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What The Bible Says Good Samaritan's Penny Pulpit by Pastor Ed Rice
What The Bible Says Good Samaritan's Penny Pulpit by Pastor Ed Rice
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Tri-State Preachers Fellowship (1 of 2) preached by Pastor Tim McCulley, Philadelphia Baptist Church in Calhoun, GA - March meeting of the Tri-State Independent Baptist Preachers Fellowship ...
Tri-State Preachers Fellowship (2 of 2) preached by Pastor Billy Goolesby, Rome Baptist Temple in Rome, GA - March meeting of the Tri-State Independent Baptist Preachers Fellowship ...
The Preeminence of Christ (Independent fundamental baptist preaching) Preaching from the Pulpit of the Salem Baptist Church, Cincinnati, OH Pastor Phillip Blackwell Sunday Morning March 5, 2017 Title: The Preeminence of Christ ...
Matthew 5:5 - Blessed are the Meek - Baptist Preaching - Pastor David Pigott "Blessed are the meek: for they shall inherit the earth." - Matthew 5:5 (KJV)
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Are prerequisites of the dominant planting culture depriving Latino planters of the opportunity to use their strengths?As a Latino who has invested most of my ministry life (over 30 years) to church planting, I am deeply grateful to the Send Institute at the Billy Graham Center and Lifeway Research for investing in the much-needed Hispanic Church Planting Research Project and giving us a glimpse into the missional impulse of Latino-led church planting in the U.S.As a New York-born Dominican (Dominican York) committed to seeing gospel movements develop and mature in key influential cities of America, this research confirms what I have been experiencing as a church planting catalyst in New York City. It also challenges some assumptions and practices I see within the “church planting enterprise” in America, mostly governed by criteria and metrics established by the dominant culture.The research highlights two fundamental traits that are a must for church planting initiatives to move beyond surviving and into thriving, especially in highly dense urban contexts: grit (resolve, tenacity) and faith.As the study shows, I believe Christian Latino pastors and planters can write the book on both perseverance under extremely challenging circumstances as well as the need for an uncommon belief and reliance on the supernatural for what is a primarily spiritual endeavor—birthing a church.Most Latino pastors and planters I relate to are bi-vocational, poorly funded (if at all), have limited formal theological education, and are facing threatening socio-political-economic challenges (systemic, generational, and cultural) within their ministry contexts. Yet they keep at it and manage to not only survive, but even to thrive!Recently, I had the privilege of participating in an assessment organized by one of the most significant church planting ...Continue reading...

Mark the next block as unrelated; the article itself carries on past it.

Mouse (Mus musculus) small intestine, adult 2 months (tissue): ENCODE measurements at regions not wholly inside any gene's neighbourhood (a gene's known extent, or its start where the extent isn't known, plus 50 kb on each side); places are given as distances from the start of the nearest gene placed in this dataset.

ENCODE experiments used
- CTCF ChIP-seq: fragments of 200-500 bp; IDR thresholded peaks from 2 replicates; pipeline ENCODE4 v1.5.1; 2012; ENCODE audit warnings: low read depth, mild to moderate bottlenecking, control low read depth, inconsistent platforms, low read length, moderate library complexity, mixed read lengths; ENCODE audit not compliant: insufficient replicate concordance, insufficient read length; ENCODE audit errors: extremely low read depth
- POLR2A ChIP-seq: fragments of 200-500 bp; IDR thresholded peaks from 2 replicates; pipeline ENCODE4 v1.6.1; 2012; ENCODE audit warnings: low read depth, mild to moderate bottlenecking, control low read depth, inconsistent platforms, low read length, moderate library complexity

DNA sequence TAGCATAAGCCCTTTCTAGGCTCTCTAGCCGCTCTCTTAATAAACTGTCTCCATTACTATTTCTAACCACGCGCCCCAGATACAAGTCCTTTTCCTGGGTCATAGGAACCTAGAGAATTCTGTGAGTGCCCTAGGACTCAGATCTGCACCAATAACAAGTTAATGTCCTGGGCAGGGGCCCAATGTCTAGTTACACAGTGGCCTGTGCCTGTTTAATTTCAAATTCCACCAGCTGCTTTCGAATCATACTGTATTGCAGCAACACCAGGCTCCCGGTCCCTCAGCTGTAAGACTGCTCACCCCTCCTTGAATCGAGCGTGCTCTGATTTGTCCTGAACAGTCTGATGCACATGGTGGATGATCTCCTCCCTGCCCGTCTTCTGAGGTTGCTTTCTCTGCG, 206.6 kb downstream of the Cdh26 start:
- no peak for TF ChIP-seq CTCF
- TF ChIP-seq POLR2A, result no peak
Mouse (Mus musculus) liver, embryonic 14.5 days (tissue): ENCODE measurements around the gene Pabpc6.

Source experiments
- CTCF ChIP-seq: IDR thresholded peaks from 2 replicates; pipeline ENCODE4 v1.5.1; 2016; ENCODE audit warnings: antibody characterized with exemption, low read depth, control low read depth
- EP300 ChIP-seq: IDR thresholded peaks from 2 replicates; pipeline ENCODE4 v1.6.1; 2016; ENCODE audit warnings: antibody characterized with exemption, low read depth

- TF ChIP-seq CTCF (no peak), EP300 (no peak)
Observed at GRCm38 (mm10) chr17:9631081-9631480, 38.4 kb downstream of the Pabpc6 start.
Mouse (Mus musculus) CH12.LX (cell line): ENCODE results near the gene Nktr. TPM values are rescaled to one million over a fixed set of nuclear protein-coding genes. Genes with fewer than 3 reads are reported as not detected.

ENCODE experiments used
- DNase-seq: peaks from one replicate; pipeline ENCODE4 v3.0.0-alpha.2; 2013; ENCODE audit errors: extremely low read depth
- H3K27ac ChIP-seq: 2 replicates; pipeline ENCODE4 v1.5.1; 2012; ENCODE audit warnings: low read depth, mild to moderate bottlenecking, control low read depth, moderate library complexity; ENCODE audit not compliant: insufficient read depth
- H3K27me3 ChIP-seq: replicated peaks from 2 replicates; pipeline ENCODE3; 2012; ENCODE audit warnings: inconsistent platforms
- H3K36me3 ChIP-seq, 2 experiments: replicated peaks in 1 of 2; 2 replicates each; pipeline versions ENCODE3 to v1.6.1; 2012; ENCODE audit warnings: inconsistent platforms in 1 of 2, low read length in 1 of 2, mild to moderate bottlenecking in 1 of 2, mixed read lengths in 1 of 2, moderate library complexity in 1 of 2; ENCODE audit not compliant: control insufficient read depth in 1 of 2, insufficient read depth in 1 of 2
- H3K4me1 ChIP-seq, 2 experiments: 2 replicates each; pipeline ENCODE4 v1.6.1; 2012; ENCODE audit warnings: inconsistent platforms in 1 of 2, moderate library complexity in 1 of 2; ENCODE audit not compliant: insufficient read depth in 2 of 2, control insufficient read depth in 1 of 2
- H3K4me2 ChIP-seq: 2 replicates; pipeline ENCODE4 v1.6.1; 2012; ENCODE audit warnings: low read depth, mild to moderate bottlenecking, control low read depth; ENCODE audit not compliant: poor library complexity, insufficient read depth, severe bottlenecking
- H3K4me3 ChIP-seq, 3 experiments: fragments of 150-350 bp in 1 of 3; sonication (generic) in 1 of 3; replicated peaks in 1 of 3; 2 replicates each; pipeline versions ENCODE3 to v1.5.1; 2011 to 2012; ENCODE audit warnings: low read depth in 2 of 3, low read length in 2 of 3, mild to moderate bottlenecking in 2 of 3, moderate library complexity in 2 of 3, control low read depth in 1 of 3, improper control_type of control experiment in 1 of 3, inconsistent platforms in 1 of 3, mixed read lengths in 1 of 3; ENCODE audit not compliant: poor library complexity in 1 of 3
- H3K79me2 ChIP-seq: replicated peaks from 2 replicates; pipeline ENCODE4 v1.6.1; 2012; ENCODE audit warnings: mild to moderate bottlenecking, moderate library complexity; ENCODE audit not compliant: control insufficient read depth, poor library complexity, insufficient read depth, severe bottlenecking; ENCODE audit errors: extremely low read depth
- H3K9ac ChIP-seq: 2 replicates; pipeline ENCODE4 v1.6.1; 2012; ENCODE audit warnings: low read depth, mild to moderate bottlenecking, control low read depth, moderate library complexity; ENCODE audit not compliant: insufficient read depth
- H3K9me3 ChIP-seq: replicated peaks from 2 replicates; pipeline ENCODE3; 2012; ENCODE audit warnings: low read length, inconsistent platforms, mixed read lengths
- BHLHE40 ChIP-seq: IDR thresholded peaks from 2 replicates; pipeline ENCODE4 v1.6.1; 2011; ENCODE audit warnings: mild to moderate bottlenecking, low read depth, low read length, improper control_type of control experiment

The sin offering is never said to be a “sweet savour” unto the Lord! As was the whole burnt offering and the meat offering and the peace offering! This must be because the sin offering ESPECIALLY, FUNDAMENTALLY pictures Jesus bearing our sin on the Cross! Sin is NOT sweet smelling to God, rather it “stinks” […]
One commentator I read for this Lesson says that the sin offering is the most important of them all! It introduces to us (as its fundamental emphasis) the idea of atonement. (Other offerings may “whisper” it, but this one “shouts” it!) I have found that many, many times as Israel worshipped God … as she […]